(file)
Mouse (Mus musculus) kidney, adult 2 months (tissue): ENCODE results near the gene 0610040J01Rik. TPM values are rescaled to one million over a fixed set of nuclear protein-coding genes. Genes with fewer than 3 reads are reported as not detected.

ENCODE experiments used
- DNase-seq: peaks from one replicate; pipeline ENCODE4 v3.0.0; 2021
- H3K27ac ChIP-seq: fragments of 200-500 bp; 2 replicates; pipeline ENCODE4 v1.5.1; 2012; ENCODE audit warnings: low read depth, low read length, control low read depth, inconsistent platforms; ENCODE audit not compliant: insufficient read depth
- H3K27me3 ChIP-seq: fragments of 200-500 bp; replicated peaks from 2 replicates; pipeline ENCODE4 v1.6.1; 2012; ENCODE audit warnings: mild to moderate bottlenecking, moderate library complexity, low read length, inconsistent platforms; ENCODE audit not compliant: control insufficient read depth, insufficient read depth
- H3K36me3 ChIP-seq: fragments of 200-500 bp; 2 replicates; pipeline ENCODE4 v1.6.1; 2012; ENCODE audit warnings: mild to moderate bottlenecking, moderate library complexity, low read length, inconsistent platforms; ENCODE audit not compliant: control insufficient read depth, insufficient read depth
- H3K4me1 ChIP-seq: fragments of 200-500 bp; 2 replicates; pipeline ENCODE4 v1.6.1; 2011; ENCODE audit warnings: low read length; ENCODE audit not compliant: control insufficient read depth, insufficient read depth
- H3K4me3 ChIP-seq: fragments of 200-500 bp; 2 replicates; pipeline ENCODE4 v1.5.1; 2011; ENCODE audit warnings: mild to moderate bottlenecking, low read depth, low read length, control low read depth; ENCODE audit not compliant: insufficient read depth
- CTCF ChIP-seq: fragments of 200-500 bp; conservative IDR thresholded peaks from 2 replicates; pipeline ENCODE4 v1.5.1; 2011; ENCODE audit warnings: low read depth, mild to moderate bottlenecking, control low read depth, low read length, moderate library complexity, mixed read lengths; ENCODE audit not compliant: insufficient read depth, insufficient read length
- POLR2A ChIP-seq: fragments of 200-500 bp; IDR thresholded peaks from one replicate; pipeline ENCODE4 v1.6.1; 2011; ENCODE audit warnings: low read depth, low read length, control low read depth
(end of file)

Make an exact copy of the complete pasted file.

Mouse (Mus musculus) kidney, adult 2 months (tissue): ENCODE results near the gene 0610040J01Rik. TPM values are rescaled to one million over a fixed set of nuclear protein-coding genes. Genes with fewer than 3 reads are reported as not detected.

ENCODE experiments used
- DNase-seq: peaks from one replicate; pipeline ENCODE4 v3.0.0; 2021
- H3K27ac ChIP-seq: fragments of 200-500 bp; 2 replicates; pipeline ENCODE4 v1.5.1; 2012; ENCODE audit warnings: low read depth, low read length, control low read depth, inconsistent platforms; ENCODE audit not compliant: insufficient read depth
- H3K27me3 ChIP-seq: fragments of 200-500 bp; replicated peaks from 2 replicates; pipeline ENCODE4 v1.6.1; 2012; ENCODE audit warnings: mild to moderate bottlenecking, moderate library complexity, low read length, inconsistent platforms; ENCODE audit not compliant: control insufficient read depth, insufficient read depth
- H3K36me3 ChIP-seq: fragments of 200-500 bp; 2 replicates; pipeline ENCODE4 v1.6.1; 2012; ENCODE audit warnings: mild to moderate bottlenecking, moderate library complexity, low read length, inconsistent platforms; ENCODE audit not compliant: control insufficient read depth, insufficient read depth
- H3K4me1 ChIP-seq: fragments of 200-500 bp; 2 replicates; pipeline ENCODE4 v1.6.1; 2011; ENCODE audit warnings: low read length; ENCODE audit not compliant: control insufficient read depth, insufficient read depth
- H3K4me3 ChIP-seq: fragments of 200-500 bp; 2 replicates; pipeline ENCODE4 v1.5.1; 2011; ENCODE audit warnings: mild to moderate bottlenecking, low read depth, low read length, control low read depth; ENCODE audit not compliant: insufficient read depth
- CTCF ChIP-seq: fragments of 200-500 bp; conservative IDR thresholded peaks from 2 replicates; pipeline ENCODE4 v1.5.1; 2011; ENCODE audit warnings: low read depth, mild to moderate bottlenecking, control low read depth, low read length, moderate library complexity, mixed read lengths; ENCODE audit not compliant: insufficient read depth, insufficient read length
- POLR2A ChIP-seq: fragments of 200-500 bp; IDR thresholded peaks from one replicate; pipeline ENCODE4 v1.6.1; 2011; ENCODE audit warnings: low read depth, low read length, control low read depth